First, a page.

New resource developed to address growing health care crisis facing millions of Texas Latinas after devastating cuts to family planning, abortion restrictions in the state
NEW YORK–(ENEWSPF)–January 26, 2015. The Center for Reproductive Rights and the National Latina Institute for Reproductive Health released a new resource today outlining proactive policies that Texas politicians should enact to end the current health care crisis in Texas and restore access to critical reproductive health care services for millions of Latinas.
The resource—a policy agenda titled Nuestro Texas: A Reproductive Justice Agenda for Latinas—has been sent to every member of the Texas legislature as they begin the state’s 84th legislative session. The blueprint outlines concrete action steps the Legislature can take to restore full access to reproductive health services in rural and underserved areas, ensure access to safe, legal, and affordable abortion for all Texas women, expand health care coverage to improve the health and well-being of all Texans, and protect non-citizens’ basic human rights, including the right to health.
The agenda—which contains staggering statistics on Texas Latinas’ high incidence of poverty and low insurance rates—also includes solutions for addressing the state’s significant structural barriers to health care, such as expanding coverage for the uninsured, eliminating transportation barriers, strengthening public health infrastructure, and making reproductive health services available to all regardless of immigration status.
“Latinas in Texas have been particularly hard-hit by the women’s health care crisis that has rocked the state in the wake of politicians’ sweeping attacks on access to essential reproductive care,” said Nancy Northup, president and CEO of the Center for Reproductive Rights. “Texas lawmakers have a responsibility to advance policies that expand access to the critical services Latina women and families need, and this report provides a robust and detailed blueprint for doing so.”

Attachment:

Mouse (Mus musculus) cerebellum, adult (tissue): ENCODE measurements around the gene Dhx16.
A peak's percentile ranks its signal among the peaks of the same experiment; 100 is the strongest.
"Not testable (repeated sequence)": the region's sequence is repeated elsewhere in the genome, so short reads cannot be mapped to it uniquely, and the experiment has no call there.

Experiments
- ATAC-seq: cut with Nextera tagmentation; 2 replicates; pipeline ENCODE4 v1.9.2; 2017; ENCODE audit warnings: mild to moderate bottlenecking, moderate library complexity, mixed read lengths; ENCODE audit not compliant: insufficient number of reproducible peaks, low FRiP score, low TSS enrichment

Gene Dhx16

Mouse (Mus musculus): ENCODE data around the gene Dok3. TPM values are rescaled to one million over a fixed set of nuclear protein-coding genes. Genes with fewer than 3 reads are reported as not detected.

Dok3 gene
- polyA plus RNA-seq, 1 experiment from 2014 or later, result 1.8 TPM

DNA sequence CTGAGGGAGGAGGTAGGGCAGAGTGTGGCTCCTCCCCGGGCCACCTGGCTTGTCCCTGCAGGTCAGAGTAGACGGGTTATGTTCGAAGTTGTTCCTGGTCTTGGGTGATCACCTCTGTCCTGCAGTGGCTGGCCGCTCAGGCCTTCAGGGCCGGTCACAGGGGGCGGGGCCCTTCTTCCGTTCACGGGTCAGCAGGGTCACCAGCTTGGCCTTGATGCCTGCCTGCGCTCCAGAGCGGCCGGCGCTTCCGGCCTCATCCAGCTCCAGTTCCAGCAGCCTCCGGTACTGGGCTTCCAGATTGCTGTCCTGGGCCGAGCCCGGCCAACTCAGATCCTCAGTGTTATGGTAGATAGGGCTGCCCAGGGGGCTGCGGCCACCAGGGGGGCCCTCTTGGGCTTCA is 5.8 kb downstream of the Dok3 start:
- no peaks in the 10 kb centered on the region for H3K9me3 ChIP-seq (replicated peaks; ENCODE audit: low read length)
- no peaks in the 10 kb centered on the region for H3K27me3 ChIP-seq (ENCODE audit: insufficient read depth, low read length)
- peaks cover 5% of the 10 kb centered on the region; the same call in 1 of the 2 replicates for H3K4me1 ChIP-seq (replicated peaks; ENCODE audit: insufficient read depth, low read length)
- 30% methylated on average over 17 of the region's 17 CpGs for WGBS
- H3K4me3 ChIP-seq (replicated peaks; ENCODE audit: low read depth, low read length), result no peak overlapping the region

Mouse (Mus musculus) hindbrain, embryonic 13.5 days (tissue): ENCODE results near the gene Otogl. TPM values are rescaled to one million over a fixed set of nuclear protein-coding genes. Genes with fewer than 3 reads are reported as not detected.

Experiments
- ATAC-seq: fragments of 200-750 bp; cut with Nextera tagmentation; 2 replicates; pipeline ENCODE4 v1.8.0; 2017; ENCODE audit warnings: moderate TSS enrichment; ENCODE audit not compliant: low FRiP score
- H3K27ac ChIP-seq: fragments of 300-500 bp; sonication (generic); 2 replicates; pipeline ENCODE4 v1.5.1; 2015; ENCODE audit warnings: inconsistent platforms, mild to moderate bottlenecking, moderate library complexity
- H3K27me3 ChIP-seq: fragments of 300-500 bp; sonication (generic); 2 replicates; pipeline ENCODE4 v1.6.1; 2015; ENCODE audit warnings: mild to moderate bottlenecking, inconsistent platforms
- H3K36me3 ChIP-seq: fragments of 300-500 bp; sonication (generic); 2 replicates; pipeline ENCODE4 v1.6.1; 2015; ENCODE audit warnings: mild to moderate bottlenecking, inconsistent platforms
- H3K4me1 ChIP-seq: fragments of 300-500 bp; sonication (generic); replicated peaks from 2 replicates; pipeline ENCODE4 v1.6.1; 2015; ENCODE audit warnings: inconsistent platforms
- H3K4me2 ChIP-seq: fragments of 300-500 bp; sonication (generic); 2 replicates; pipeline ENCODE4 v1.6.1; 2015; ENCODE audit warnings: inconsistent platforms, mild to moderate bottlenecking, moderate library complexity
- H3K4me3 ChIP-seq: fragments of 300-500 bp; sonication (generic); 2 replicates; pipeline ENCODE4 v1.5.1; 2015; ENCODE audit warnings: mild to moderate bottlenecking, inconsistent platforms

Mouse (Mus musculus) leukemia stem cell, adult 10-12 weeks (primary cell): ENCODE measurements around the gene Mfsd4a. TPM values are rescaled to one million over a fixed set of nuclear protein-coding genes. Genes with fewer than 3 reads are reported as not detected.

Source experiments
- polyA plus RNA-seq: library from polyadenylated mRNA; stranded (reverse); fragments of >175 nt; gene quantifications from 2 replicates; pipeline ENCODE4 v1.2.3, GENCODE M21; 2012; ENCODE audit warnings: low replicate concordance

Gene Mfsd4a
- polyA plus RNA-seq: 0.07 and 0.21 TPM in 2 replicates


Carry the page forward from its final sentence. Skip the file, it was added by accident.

“Across Texas, Latinas face greater barriers than ever before in getting the healthcare they need. It’s time to end the politically-motivated attacks that have decimated the reproductive health safety net and left many women with nowhere to go for cancer screenings, contraception, abortion care, and other necessary services,” said Jessica González-Rojas, executive director at the National Latina Institute for Reproductive Health. “Our plan is clear, comprehensive, and proactive, and we look forward to working with Texas lawmakers to advance a reproductive justice agenda in the state.”
In the face of Texas’ growing health care crisis, the Center and NLIRH will be hosting Nuestra Voz, Nuestra Salud, Nuestro Texas: A Women’s Human Rights Hearing on Monday, March 9, 2015 in the Rio Grande Valley. Human rights experts from around the world will join Texas Latinas as they publicly share their stories about violations of their human rights. The hearing will be preceded by a march commemorating International Women’s Day and a human rights training for community members. All events are free and open to the public. More information about these events is available here.
The Reproductive Justice Agenda was developed in response to the devastating cuts to family planning services in the state, as well as ever-shrinking abortion access as a result of years of coordinated attacks on basic reproductive health care services. Starting in 2011, the 82nd legislature dismantled the reproductive health care safety net by slashing funds for reproductive health care, denying millions of low-income women access to affordable contraception and other preventive health services. The impact of these cuts have been particularly devastating for Latinas living in the Rio Grande Valley, as documented in the groundbreaking 2013 report Nuestra Voz, Nuestra Salud, Nuestro Texas: The Fight for Women’s Reproductive Health in the Rio Grande Valley.
Latinas have also been hit particularly hard by Texas’ omnibus bill HB2, legislation that has already shuttered over half of the reproductive health care clinics offering abortion services, including many providers in rural and underserved sections of the state. The Center for Reproductive Rights is currently challenging two components of HB2 and awaiting a ruling from the US Court of Appeals for the Fifth Circuit which will determine the fate of the remaining clinics, including the last abortion provider in the Rio Grande Valley.